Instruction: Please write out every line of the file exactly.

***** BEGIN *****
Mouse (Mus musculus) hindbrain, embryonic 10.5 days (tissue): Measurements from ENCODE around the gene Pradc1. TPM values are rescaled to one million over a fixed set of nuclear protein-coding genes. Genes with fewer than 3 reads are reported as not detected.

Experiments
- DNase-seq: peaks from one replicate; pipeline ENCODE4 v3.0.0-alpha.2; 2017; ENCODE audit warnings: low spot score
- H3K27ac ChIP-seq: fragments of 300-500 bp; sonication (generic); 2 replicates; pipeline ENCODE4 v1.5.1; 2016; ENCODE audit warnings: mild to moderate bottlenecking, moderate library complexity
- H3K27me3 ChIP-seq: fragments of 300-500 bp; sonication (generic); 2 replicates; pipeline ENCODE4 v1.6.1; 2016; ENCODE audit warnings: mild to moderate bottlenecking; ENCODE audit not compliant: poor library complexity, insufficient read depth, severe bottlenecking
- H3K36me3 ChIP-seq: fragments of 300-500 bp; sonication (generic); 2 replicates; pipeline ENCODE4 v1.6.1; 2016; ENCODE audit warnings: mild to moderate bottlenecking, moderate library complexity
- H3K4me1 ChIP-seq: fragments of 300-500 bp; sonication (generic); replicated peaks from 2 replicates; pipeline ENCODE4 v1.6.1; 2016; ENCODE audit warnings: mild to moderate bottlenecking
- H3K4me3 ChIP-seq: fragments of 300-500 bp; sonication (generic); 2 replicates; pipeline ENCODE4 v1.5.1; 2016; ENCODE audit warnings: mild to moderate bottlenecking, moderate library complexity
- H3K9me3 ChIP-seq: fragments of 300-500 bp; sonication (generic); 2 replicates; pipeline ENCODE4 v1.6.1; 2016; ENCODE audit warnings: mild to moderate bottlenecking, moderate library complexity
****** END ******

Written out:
Mouse (Mus musculus) hindbrain, embryonic 10.5 days (tissue): Measurements from ENCODE around the gene Pradc1. TPM values are rescaled to one million over a fixed set of nuclear protein-coding genes. Genes with fewer than 3 reads are reported as not detected.

Experiments
- DNase-seq: peaks from one replicate; pipeline ENCODE4 v3.0.0-alpha.2; 2017; ENCODE audit warnings: low spot score
- H3K27ac ChIP-seq: fragments of 300-500 bp; sonication (generic); 2 replicates; pipeline ENCODE4 v1.5.1; 2016; ENCODE audit warnings: mild to moderate bottlenecking, moderate library complexity
- H3K27me3 ChIP-seq: fragments of 300-500 bp; sonication (generic); 2 replicates; pipeline ENCODE4 v1.6.1; 2016; ENCODE audit warnings: mild to moderate bottlenecking; ENCODE audit not compliant: poor library complexity, insufficient read depth, severe bottlenecking
- H3K36me3 ChIP-seq: fragments of 300-500 bp; sonication (generic); 2 replicates; pipeline ENCODE4 v1.6.1; 2016; ENCODE audit warnings: mild to moderate bottlenecking, moderate library complexity
- H3K4me1 ChIP-seq: fragments of 300-500 bp; sonication (generic); replicated peaks from 2 replicates; pipeline ENCODE4 v1.6.1; 2016; ENCODE audit warnings: mild to moderate bottlenecking
- H3K4me3 ChIP-seq: fragments of 300-500 bp; sonication (generic); 2 replicates; pipeline ENCODE4 v1.5.1; 2016; ENCODE audit warnings: mild to moderate bottlenecking, moderate library complexity
- H3K9me3 ChIP-seq: fragments of 300-500 bp; sonication (generic); 2 replicates; pipeline ENCODE4 v1.6.1; 2016; ENCODE audit warnings: mild to moderate bottlenecking, moderate library complexity